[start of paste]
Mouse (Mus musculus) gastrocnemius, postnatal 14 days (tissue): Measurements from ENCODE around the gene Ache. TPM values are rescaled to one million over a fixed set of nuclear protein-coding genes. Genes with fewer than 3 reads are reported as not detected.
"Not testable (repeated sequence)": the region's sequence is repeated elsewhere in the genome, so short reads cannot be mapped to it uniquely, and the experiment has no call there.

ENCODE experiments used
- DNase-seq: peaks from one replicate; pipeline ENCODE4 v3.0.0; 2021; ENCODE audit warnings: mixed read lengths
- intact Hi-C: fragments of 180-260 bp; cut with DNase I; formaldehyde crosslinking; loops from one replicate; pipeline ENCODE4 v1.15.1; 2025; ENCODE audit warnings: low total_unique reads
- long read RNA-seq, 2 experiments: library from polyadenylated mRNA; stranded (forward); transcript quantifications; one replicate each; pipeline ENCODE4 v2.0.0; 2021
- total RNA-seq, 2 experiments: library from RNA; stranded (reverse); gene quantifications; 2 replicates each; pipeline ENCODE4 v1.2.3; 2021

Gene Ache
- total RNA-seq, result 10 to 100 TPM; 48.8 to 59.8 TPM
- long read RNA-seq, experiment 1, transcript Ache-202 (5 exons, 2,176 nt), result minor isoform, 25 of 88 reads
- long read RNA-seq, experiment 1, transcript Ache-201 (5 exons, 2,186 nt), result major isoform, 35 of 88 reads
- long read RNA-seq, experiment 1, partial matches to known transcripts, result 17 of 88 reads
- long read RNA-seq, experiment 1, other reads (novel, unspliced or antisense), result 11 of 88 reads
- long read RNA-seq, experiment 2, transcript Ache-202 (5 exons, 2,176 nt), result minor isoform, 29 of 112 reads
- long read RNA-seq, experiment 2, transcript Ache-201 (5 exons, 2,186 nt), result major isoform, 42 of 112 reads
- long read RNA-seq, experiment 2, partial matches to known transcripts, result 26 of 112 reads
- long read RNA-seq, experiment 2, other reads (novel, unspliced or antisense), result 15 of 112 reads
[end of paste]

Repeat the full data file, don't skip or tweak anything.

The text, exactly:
Mouse (Mus musculus) gastrocnemius, postnatal 14 days (tissue): Measurements from ENCODE around the gene Ache. TPM values are rescaled to one million over a fixed set of nuclear protein-coding genes. Genes with fewer than 3 reads are reported as not detected.
"Not testable (repeated sequence)": the region's sequence is repeated elsewhere in the genome, so short reads cannot be mapped to it uniquely, and the experiment has no call there.

ENCODE experiments used
- DNase-seq: peaks from one replicate; pipeline ENCODE4 v3.0.0; 2021; ENCODE audit warnings: mixed read lengths
- intact Hi-C: fragments of 180-260 bp; cut with DNase I; formaldehyde crosslinking; loops from one replicate; pipeline ENCODE4 v1.15.1; 2025; ENCODE audit warnings: low total_unique reads
- long read RNA-seq, 2 experiments: library from polyadenylated mRNA; stranded (forward); transcript quantifications; one replicate each; pipeline ENCODE4 v2.0.0; 2021
- total RNA-seq, 2 experiments: library from RNA; stranded (reverse); gene quantifications; 2 replicates each; pipeline ENCODE4 v1.2.3; 2021

Gene Ache
- total RNA-seq, result 10 to 100 TPM; 48.8 to 59.8 TPM
- long read RNA-seq, experiment 1, transcript Ache-202 (5 exons, 2,176 nt), result minor isoform, 25 of 88 reads
- long read RNA-seq, experiment 1, transcript Ache-201 (5 exons, 2,186 nt), result major isoform, 35 of 88 reads
- long read RNA-seq, experiment 1, partial matches to known transcripts, result 17 of 88 reads
- long read RNA-seq, experiment 1, other reads (novel, unspliced or antisense), result 11 of 88 reads
- long read RNA-seq, experiment 2, transcript Ache-202 (5 exons, 2,176 nt), result minor isoform, 29 of 112 reads
- long read RNA-seq, experiment 2, transcript Ache-201 (5 exons, 2,186 nt), result major isoform, 42 of 112 reads
- long read RNA-seq, experiment 2, partial matches to known transcripts, result 26 of 112 reads
- long read RNA-seq, experiment 2, other reads (novel, unspliced or antisense), result 15 of 112 reads